Why Computers Aren't People

A Sophia Lecture Sponsored by CCT and Azuza Pacific University

When
Wednesday, February 13, 7 p.m. — 9 p.m.
Where
Munson Chapel, Azusa Pacific University (East Campus)
Contact
Rachel Dee
562-777-4081

Abstract:

Computers are not, and cannot be, people, where “computers” is taken to include robots that have digital computers as their central control unit. People understand the messages they produce; computers don’t. People have thoughts and feelings; computers don’t. People have Mental Powers; computers don’t. If computers can’t be people, it also follows that people are not computers; that is, that their minds and brains do not function in the way compu­ters do. This suggests that many research programs in artificial intelligence are misdirected, in that they rest on the mistaken assumption that people’s minds and brains function in a computer-like fashion. This in turn raises further questions about when we should and should not allow our thinking to be guided by “expert authority.”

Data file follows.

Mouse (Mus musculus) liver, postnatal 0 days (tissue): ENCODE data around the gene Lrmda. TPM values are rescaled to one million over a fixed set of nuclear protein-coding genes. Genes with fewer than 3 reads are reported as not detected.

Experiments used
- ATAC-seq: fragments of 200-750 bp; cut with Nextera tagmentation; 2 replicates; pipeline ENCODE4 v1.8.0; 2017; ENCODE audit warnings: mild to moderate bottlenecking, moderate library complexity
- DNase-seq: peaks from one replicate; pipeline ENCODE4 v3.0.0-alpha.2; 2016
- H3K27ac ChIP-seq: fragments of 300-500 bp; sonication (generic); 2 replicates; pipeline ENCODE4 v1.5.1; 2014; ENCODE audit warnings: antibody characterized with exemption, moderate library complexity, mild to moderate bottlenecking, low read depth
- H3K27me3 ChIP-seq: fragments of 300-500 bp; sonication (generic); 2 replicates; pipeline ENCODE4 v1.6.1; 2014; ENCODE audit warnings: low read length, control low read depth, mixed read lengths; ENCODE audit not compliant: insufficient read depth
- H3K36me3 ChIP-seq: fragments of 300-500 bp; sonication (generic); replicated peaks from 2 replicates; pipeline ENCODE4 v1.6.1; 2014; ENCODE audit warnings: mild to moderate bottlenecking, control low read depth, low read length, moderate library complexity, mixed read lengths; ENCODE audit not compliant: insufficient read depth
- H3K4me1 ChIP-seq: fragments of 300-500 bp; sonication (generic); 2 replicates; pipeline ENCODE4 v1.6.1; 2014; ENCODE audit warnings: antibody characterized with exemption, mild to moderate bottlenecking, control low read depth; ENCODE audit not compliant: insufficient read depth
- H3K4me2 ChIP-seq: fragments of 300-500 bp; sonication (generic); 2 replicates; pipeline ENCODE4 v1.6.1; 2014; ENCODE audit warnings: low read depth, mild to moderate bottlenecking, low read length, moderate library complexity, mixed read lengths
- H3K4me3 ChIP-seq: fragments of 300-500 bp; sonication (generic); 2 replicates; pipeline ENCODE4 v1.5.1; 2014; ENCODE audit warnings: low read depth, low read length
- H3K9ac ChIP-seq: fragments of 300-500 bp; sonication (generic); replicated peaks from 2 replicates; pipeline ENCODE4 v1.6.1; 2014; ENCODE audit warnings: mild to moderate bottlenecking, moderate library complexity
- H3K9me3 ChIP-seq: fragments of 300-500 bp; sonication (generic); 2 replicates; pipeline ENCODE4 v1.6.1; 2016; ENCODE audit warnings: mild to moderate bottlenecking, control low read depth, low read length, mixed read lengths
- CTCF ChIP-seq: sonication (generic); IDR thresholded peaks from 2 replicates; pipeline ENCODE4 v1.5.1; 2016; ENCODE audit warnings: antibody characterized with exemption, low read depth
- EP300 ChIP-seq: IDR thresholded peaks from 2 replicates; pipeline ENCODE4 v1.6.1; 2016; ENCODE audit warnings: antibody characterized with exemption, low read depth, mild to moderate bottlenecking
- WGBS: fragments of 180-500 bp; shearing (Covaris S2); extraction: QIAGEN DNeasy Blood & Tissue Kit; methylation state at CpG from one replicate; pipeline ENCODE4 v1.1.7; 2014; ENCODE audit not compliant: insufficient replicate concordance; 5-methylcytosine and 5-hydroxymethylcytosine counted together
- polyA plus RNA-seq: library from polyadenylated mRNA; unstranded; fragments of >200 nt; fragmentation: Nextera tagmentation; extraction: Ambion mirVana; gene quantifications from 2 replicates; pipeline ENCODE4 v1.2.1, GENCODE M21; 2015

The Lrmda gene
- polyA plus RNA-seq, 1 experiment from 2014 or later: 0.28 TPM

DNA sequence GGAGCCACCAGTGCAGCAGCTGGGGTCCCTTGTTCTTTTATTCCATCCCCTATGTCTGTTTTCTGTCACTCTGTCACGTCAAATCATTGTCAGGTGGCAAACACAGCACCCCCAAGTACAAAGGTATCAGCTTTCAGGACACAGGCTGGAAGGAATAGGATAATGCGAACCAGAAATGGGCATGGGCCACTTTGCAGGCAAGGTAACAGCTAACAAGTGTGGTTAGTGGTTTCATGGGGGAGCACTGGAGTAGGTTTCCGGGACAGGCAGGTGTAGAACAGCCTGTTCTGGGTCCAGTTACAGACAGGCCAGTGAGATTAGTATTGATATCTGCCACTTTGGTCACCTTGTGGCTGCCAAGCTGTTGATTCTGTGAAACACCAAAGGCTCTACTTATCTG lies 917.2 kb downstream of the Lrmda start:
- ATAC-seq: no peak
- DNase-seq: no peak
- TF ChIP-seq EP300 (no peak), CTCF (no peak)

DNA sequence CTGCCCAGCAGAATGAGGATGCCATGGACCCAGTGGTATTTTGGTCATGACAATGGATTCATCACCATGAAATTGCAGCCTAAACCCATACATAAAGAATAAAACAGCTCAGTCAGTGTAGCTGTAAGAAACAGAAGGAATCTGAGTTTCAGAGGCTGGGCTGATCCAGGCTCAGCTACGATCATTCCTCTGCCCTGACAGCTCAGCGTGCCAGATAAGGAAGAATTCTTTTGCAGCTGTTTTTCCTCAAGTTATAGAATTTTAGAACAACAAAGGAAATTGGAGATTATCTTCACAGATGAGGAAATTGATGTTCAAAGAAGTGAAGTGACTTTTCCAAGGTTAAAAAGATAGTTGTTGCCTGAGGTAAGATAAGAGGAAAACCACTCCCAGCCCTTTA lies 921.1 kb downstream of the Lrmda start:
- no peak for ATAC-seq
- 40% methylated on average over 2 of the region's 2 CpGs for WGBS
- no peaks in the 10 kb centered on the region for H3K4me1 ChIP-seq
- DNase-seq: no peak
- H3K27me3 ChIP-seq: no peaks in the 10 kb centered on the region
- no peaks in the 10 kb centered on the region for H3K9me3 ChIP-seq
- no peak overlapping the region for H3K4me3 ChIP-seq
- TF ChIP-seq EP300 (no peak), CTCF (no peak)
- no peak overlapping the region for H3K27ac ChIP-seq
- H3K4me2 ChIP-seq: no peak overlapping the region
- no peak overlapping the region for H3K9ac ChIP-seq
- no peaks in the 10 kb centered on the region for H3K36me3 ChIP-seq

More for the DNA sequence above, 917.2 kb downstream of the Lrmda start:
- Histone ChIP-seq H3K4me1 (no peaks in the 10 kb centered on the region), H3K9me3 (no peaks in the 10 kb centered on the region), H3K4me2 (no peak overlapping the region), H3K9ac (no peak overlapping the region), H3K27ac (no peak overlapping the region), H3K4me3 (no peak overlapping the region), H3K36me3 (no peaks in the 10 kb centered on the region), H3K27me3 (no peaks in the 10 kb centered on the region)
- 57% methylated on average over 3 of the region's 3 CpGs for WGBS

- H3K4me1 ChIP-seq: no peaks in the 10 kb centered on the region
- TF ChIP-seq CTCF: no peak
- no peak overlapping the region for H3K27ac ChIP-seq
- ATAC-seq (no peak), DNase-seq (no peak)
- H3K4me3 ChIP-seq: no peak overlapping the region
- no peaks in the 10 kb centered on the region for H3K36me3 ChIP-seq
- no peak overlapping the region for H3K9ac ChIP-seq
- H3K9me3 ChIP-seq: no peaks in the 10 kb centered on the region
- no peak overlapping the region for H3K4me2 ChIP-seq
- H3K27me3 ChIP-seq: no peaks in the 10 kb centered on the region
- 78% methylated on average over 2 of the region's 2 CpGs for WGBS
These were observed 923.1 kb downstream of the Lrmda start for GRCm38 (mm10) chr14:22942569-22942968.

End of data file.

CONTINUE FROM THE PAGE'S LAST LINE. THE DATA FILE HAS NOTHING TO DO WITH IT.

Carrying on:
Suggested readings for this lecture:

  • Hasker, William, The Emergent Self (Ithaca: Cornell University Press, 1999), ch.3.
  • Reppert, Victor, “The Argument from Reason,” in William Lane Craig and J. P. Moreland, eds., The Blackwell Companion to Natural Theology (Malden, MA: Blackwell Books, 2009), pp. 344-390. 
  • Reppert, Victor, C. S. Lewis’s Dangerous Idea: In Defense of the Argument from Reason (Downers Grove: InterVarsity Press, 2002)
  • Searle, John, 1980, “Minds, Brains and Programs,” Behavioral and Brain Sciences, 3: 417–57
  • Turing, A. (1950), “Computing Machinery and Intelligence,” Mind, 59 (236): 433–60.
  • “A Turning Machine in the Classic Style” (link)
  • “Turing Machine” in Wikipedia (link)
  • “Zombies” in The Stanford Encyclopedia of Philosophy (link)
Biola University
13800 Biola Ave. La Mirada, CA 90639
1-562-903-6000